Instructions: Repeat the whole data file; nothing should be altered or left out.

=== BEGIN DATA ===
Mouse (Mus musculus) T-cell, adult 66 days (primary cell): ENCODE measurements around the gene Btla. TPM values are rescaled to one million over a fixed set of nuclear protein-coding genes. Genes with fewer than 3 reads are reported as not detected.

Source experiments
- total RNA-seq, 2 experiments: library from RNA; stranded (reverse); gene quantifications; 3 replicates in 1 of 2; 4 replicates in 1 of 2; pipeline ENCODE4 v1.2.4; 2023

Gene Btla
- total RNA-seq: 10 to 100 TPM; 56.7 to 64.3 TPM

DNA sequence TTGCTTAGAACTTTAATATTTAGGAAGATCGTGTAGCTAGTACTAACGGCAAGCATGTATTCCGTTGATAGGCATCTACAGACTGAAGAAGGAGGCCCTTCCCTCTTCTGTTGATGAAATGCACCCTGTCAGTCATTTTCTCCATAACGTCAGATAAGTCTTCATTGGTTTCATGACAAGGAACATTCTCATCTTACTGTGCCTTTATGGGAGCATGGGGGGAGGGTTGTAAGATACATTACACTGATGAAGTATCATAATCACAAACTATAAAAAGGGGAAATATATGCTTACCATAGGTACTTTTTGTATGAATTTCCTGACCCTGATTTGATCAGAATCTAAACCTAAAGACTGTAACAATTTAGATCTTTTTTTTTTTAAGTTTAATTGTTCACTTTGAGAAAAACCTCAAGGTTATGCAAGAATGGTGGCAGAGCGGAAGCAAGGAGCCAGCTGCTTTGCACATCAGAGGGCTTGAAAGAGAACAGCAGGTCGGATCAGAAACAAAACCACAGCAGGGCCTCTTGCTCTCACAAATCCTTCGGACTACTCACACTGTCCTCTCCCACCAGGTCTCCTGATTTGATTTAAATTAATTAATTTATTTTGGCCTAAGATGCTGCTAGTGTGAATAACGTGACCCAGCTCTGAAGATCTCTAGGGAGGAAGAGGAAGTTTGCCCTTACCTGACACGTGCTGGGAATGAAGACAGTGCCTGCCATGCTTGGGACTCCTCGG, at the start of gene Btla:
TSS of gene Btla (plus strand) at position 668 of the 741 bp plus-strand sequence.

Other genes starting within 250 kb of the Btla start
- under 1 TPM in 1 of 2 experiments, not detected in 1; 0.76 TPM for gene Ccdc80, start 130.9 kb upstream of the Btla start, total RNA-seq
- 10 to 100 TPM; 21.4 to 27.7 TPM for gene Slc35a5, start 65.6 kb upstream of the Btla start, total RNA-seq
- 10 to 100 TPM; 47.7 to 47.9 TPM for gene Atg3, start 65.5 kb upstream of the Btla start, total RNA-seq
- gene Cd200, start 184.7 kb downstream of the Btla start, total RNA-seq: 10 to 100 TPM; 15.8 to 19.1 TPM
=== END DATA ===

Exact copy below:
Mouse (Mus musculus) T-cell, adult 66 days (primary cell): ENCODE measurements around the gene Btla. TPM values are rescaled to one million over a fixed set of nuclear protein-coding genes. Genes with fewer than 3 reads are reported as not detected.

Source experiments
- total RNA-seq, 2 experiments: library from RNA; stranded (reverse); gene quantifications; 3 replicates in 1 of 2; 4 replicates in 1 of 2; pipeline ENCODE4 v1.2.4; 2023

Gene Btla
- total RNA-seq: 10 to 100 TPM; 56.7 to 64.3 TPM

DNA sequence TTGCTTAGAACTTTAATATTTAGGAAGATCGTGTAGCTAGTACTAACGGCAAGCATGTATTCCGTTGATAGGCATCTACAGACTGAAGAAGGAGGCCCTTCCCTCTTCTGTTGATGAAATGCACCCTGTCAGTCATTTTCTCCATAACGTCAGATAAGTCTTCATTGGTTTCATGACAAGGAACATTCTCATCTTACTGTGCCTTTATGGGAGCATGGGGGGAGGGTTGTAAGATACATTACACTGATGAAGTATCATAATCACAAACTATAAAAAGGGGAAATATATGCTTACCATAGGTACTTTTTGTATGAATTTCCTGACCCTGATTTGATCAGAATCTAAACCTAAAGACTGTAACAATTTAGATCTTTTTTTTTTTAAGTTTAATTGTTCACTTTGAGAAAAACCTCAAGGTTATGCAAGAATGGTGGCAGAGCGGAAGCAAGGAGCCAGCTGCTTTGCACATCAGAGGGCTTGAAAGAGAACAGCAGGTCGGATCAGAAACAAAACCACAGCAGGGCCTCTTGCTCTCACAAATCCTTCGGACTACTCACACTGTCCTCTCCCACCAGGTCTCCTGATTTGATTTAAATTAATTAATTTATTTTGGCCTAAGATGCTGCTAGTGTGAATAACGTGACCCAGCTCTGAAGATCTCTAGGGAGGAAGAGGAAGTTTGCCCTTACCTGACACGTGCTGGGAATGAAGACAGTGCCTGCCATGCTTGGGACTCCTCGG, at the start of gene Btla:
TSS of gene Btla (plus strand) at position 668 of the 741 bp plus-strand sequence.

Other genes starting within 250 kb of the Btla start
- under 1 TPM in 1 of 2 experiments, not detected in 1; 0.76 TPM for gene Ccdc80, start 130.9 kb upstream of the Btla start, total RNA-seq
- 10 to 100 TPM; 21.4 to 27.7 TPM for gene Slc35a5, start 65.6 kb upstream of the Btla start, total RNA-seq
- 10 to 100 TPM; 47.7 to 47.9 TPM for gene Atg3, start 65.5 kb upstream of the Btla start, total RNA-seq
- gene Cd200, start 184.7 kb downstream of the Btla start, total RNA-seq: 10 to 100 TPM; 15.8 to 19.1 TPM